How to Improve Your Short Game, Part 3: Causes and Cures for the Chipping Yips
All too often, teaching professionals tell golfers to “react to the target” so that your mental and physical states can work together, just like you were tossing a baseball to someone. If only it were that easy. Golfers get the chipping yips when they constantly hit chips fat or thin, never really getting the ball close to the hole. It becomes such a confidence killer that a golfer loses all faith that he’ll be able to hit a good chip. Fear builds and the chances of making an easy, rhythmic swing are all but lost.
What causes the chipping yips?
We believe that there are a few reasons that could cause your problems with the chipping yips. First, poor setup and alignment could cause your body to have to make severe adjustments to hit the ball solidly and on the correct line. This could include poor ball position, poor posture, faulty alignment or other setup issues. Your mind is trying to react to the target but your body cannot execute the correct stroke without getting lucky to time everything up perfectly. Check out our previous posts on chipping and pitching fundamentals. It’s important to get those correct before you can move on to the next step of improvement.
Second, your mind may just lack confidence given your poor chipping history. You may have too many bad memories and not enough quality, successful practice to put them in the past and to build confidence. Go practice doing it right and build up that confidence.
Third, even if you practice well and have the right fundamentals, too often when we’re reacting to the target, we still don’t have a great feel for how far we should take the club back. Consider chipping to be nearly identical to putting in that you will use a shoulder stroke with no wrist break. If you take the club back too far, you’ll need to decelerate to get the right speed for your ball to stop near the target. Unfortunately, deceleration can cause you to stick the club in the ground and hit the shot fat. This is very common among amateur players. Of course you may also take the club back too short, which then you have to accelerate too much to hit the shot the right speed/distance. This can cause you to catch the ball thin and blade it across the green. Neither of these outcomes is good, and they can both destroy your confidence on future chips.
What’s the answer for the chipping yips?
First, getting the basic fundamentals right is obviously a key component. However, the mental part will take care of itself when you get the fundamentals right and create a repeatable stroke that can be executed in both practice and in tournaments. You may think you have a mental problem, but in reality, your problems lie in your judgment of how hard to hit the shot. Mess up the back swing and you’re left trying to adjust on the downswing.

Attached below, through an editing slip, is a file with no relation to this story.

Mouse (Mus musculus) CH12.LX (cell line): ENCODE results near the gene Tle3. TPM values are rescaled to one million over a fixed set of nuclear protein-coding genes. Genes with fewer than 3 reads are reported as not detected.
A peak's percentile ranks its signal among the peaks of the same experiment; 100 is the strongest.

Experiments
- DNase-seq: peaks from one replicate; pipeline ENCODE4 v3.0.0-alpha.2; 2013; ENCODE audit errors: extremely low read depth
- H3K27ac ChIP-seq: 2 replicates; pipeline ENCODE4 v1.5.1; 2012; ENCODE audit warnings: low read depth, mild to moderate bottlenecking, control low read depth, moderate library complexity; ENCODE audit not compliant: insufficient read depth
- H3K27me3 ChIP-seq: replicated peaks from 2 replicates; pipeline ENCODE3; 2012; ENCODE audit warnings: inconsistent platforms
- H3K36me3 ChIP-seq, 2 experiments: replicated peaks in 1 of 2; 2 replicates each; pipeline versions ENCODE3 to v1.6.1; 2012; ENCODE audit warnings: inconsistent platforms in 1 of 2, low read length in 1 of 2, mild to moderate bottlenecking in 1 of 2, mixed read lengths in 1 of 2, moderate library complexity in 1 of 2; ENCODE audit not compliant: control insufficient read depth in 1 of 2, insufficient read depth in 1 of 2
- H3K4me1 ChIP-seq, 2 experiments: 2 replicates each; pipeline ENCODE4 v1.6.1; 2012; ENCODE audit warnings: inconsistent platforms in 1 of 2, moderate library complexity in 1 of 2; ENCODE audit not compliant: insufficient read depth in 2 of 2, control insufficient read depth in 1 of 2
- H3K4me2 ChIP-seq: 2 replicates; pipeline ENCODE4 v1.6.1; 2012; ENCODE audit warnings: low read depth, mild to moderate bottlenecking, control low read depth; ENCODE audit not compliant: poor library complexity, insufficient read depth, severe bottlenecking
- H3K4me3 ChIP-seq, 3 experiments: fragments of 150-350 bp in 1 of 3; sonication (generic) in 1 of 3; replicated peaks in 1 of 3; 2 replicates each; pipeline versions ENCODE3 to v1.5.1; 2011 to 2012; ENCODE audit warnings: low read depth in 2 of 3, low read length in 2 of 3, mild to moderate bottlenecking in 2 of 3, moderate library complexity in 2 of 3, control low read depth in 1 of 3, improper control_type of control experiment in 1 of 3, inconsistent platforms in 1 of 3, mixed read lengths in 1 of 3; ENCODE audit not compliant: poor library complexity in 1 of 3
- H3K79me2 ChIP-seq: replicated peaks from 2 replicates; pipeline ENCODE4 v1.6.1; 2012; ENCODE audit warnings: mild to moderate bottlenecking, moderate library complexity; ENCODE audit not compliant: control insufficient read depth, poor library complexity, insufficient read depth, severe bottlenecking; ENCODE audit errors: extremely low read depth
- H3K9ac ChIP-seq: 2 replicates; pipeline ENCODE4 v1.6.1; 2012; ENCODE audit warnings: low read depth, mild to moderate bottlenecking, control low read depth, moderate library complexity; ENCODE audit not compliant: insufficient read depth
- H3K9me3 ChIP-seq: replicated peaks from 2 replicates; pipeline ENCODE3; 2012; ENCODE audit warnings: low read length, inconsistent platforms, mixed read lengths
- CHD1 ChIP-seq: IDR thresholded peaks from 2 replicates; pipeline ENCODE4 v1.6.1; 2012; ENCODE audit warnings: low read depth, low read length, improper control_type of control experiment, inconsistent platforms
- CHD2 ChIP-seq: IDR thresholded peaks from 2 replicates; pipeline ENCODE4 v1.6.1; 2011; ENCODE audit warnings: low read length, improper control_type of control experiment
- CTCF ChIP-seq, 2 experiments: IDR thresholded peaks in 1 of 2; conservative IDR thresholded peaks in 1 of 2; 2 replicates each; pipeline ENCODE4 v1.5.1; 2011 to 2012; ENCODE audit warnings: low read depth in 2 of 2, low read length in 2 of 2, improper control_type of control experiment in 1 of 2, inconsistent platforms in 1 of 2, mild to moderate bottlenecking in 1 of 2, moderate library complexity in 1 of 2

Thus, the key is to create a single tempo for your chips (just like your putts). A longer backswing will result in a faster overall swing. The opposite is also true. Chipping is all about knowing how far your ball will fly in the air and then estimating how far it will roll once it hits the green. Thus, your goal is to build a repetitive, fundamentally sound chipping stroke and then learn how far each back swing will carry the ball in the air. For example, we know exactly how far our sand wedge chips will fly in the air before touching the ground. Practice taking various length back swings and then match the length of your follow-through to your back swing. Once you know this information, you can accurately select landing targets on the green and choose the appropriate club for which to pitch it there. Landing the ball in your desired spot is over half the battle. Then, you just need to learn the speed and firmness of the greens so you can decide whether to chip with a PW or a 9-iron (or some other club). The art of chipping gets demystified when you take this approach. Golf is all about choosing targets and hitting the ball there. You can do this with your chips and turn a problematic part of your game into a strength.
The result is that you no longer take the club back too far or too short, so there is no need for any adjustments (acceleration or deceleration). This should cure your chipping yips and keep them away forever. Plus, you’ll enjoy the act of chipping as it becomes a much more manageable challenge. Also, you can practice your chipping stroke in the comfort of your own living room, knowing that a certain length stroke will produce a 4, 8, or 12 yard ball flight before the ball starts rolling.
Good luck with your improvement! We hope these golf chipping tips work for you.